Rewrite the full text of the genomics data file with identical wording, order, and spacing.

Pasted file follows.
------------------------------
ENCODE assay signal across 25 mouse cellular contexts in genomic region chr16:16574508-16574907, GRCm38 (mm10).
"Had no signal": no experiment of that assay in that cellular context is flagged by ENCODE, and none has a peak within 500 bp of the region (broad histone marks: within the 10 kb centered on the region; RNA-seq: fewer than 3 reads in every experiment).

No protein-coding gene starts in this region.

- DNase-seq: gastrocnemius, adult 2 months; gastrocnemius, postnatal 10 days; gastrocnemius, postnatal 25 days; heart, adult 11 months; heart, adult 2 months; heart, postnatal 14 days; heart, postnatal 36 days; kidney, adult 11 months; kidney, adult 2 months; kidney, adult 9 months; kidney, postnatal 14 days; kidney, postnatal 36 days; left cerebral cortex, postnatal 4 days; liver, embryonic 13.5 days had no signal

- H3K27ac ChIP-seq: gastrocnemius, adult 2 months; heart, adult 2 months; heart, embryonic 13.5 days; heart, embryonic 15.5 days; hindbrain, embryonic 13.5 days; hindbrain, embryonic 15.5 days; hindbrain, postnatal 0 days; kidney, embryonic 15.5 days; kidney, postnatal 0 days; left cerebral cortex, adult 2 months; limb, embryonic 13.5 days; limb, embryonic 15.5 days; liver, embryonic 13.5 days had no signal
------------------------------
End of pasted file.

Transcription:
ENCODE assay signal across 25 mouse cellular contexts in genomic region chr16:16574508-16574907, GRCm38 (mm10).
"Had no signal": no experiment of that assay in that cellular context is flagged by ENCODE, and none has a peak within 500 bp of the region (broad histone marks: within the 10 kb centered on the region; RNA-seq: fewer than 3 reads in every experiment).

No protein-coding gene starts in this region.

- DNase-seq: gastrocnemius, adult 2 months; gastrocnemius, postnatal 10 days; gastrocnemius, postnatal 25 days; heart, adult 11 months; heart, adult 2 months; heart, postnatal 14 days; heart, postnatal 36 days; kidney, adult 11 months; kidney, adult 2 months; kidney, adult 9 months; kidney, postnatal 14 days; kidney, postnatal 36 days; left cerebral cortex, postnatal 4 days; liver, embryonic 13.5 days had no signal

- H3K27ac ChIP-seq: gastrocnemius, adult 2 months; heart, adult 2 months; heart, embryonic 13.5 days; heart, embryonic 15.5 days; hindbrain, embryonic 13.5 days; hindbrain, embryonic 15.5 days; hindbrain, postnatal 0 days; kidney, embryonic 15.5 days; kidney, postnatal 0 days; left cerebral cortex, adult 2 months; limb, embryonic 13.5 days; limb, embryonic 15.5 days; liver, embryonic 13.5 days had no signal